What’s the greatest benefit that technology gives us? It makes life easier and more convenient for us all. Not everyone will necessarily agree with that assertion, , but generally speaking the consensus is that technology is good. Nowhere is this better demonstrated than in information technology and communication. The rapid development of communication, connectivity and most recently cloud computing now mean that it’s never been easier to start a new business or introduce a new service.
If you cast your mind back a few years and remember how businesses traditionally started, you’ll probably recall just how costly and inflexible the whole procedure was. Now starting a new business is relatively easy. It’s been said that all a startup needs to do today is ‘go social, go mobile and get into the cloud’.
However if you are running a large complex IT platform for a regulated industry, the joy of dealing with a complicated computing infrastructure isn’t quite so obvious. The desire to create, use and experiment on such infrastructures is often tempting, but it’s restricted by security practicalities and difficulties. These problems can be so complex that they can dampen the enthusiasm of even the biggest cloud advocate. If you ask any IT expert working in the industry nowadays, the most frequently asked question is no longer “what is cloud computing”? It’s “can you help solve this problem”? These problems often relate to when users build services on a public cloud computing provider’s platform, that break all the organisation’s business controls. Unfortunately, it’s the IT guy who has to fix the problem.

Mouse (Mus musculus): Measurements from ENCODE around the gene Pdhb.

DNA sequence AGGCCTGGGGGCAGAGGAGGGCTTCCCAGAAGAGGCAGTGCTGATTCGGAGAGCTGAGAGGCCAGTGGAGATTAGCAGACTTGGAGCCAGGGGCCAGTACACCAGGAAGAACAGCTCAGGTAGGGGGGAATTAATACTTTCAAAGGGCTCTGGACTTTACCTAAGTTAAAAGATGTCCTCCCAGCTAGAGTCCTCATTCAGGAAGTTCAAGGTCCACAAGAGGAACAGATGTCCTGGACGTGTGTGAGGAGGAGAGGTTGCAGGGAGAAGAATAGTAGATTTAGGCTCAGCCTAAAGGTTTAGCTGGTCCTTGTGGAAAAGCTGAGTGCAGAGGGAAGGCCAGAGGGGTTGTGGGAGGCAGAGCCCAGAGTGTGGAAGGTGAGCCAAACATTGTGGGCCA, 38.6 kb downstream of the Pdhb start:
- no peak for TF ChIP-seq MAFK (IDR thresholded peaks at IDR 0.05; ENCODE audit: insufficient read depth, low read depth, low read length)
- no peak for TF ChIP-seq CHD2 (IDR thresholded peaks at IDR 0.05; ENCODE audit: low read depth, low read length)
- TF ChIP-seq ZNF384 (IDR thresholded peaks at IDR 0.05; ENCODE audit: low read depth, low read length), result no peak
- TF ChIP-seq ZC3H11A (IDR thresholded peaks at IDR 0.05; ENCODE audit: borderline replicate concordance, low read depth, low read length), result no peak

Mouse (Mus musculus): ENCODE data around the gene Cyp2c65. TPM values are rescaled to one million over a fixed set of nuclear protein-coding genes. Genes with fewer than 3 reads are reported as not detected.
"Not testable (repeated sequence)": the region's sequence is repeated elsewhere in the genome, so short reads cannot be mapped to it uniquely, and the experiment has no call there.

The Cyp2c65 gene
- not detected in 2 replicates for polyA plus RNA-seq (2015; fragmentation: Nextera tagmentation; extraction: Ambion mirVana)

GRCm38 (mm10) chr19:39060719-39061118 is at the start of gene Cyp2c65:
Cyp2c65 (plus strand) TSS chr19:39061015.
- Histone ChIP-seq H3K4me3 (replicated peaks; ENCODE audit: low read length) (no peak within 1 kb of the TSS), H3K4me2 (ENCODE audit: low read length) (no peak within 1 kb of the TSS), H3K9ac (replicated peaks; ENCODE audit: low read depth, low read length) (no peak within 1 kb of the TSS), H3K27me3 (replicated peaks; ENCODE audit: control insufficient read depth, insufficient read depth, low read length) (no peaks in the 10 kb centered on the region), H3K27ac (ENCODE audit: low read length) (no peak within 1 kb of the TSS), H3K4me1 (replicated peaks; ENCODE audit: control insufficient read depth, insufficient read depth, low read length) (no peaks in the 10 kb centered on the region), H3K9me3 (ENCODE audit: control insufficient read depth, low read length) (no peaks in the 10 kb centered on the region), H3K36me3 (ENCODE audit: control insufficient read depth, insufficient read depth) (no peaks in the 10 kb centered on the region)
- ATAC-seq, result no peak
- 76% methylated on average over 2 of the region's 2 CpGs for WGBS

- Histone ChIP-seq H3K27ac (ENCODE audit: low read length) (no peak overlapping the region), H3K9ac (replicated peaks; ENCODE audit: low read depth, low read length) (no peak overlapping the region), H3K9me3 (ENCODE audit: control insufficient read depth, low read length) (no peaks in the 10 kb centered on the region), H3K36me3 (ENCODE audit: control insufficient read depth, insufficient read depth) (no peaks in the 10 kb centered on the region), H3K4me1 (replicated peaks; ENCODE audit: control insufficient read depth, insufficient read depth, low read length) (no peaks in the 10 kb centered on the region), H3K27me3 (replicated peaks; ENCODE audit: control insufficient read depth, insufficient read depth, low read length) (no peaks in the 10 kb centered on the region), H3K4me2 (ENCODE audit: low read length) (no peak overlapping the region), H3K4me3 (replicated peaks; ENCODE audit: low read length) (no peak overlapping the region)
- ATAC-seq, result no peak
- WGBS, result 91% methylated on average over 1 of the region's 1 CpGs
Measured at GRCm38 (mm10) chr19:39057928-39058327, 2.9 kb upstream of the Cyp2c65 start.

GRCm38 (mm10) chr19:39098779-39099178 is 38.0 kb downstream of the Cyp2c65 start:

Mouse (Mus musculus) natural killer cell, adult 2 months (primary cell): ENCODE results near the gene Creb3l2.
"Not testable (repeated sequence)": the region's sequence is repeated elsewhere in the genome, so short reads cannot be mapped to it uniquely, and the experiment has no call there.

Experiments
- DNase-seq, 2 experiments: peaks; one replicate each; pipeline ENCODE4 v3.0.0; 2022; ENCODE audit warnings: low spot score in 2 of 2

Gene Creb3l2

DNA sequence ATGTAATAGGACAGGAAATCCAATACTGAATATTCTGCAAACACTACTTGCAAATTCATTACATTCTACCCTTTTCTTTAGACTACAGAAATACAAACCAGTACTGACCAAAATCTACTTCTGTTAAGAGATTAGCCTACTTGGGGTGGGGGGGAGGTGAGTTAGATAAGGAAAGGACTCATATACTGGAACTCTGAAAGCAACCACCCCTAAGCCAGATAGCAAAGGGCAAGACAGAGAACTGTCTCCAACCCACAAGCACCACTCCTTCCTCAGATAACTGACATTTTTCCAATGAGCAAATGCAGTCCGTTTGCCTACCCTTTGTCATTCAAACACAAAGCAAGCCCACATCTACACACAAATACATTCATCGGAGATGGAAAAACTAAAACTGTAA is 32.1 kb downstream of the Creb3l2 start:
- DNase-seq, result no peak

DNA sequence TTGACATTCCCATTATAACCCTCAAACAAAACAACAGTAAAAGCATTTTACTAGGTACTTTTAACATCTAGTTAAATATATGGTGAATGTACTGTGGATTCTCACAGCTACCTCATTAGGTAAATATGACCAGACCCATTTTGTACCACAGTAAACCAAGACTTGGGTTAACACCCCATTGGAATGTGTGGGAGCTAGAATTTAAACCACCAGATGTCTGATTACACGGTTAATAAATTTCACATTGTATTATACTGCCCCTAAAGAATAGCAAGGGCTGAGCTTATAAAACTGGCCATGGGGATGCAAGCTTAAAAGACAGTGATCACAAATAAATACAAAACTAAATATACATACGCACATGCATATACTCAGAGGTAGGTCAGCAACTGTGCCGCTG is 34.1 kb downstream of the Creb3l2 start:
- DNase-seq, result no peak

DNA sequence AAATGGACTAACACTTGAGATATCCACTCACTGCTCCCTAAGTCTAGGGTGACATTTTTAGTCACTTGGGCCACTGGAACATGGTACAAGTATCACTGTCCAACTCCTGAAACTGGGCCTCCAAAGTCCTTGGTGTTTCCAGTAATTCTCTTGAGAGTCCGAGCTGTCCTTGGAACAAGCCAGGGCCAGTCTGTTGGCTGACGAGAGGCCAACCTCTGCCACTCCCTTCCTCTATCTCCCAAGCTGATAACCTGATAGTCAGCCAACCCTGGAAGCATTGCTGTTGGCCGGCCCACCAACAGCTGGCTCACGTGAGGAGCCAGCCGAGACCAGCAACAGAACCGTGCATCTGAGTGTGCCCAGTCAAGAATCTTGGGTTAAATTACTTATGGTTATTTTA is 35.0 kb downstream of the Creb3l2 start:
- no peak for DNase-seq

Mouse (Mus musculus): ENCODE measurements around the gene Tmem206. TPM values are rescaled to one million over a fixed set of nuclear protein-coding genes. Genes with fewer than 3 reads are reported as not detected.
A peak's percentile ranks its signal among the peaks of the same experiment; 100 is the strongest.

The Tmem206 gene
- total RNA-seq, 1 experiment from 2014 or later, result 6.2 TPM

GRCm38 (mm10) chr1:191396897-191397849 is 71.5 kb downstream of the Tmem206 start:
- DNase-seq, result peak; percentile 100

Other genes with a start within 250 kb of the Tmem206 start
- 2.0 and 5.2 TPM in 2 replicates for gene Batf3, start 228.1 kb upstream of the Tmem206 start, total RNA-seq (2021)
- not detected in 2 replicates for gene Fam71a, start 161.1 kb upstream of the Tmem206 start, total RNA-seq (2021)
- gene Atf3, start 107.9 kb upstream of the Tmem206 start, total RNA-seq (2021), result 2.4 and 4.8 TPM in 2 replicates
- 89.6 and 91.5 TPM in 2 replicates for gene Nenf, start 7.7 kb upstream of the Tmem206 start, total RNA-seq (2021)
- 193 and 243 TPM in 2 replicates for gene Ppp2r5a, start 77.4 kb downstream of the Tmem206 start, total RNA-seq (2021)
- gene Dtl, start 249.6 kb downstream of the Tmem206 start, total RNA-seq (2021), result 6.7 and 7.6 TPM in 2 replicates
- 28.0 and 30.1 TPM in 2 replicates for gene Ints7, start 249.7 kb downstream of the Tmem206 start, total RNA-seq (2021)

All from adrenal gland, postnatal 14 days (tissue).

The question that needs to be asked is this: We know that cloud computing is fast, convenient and effective, but when is it secure and flexible enough for enterprises to use? Security is dictated by the method used for separation of traffic and data. Now that doesn’t mean that it all has to be dedicated: Networks have been multi-tenanted for years and securely carry extremely sensitive information using technologies like MPLS to separate the ‘private’ from the ‘public.’ If you’d like a more detailed discussion about that topic then please feel free to read our “cloud computing and security whitepaper”.
Interoute understands the need to have a convenient cloud computing solution that’s both flexible and practical, but we also understand that it needs to be secure. Many of our customers are faced with the difficulty of having to run public environments whilst separating out their private traffic. Interoute’s virtual data centre (VDC) is built into the Interoute backbone so you get the best of both worlds. Interoute’s VDC has an IaaS capability that can offer private IT capabilities, or connect to the Internet via one of Europe’s largest backbone Internet service providers.
Interoute Virtual Data Centre, your journey to the cloud starts here: www.interoute.com/vdc
Interoute are a gold sponsor for this year’s Whitehall Media Enterprise Cloud Computing & Virtualization conference at the Hotel Russell, London on 7th March.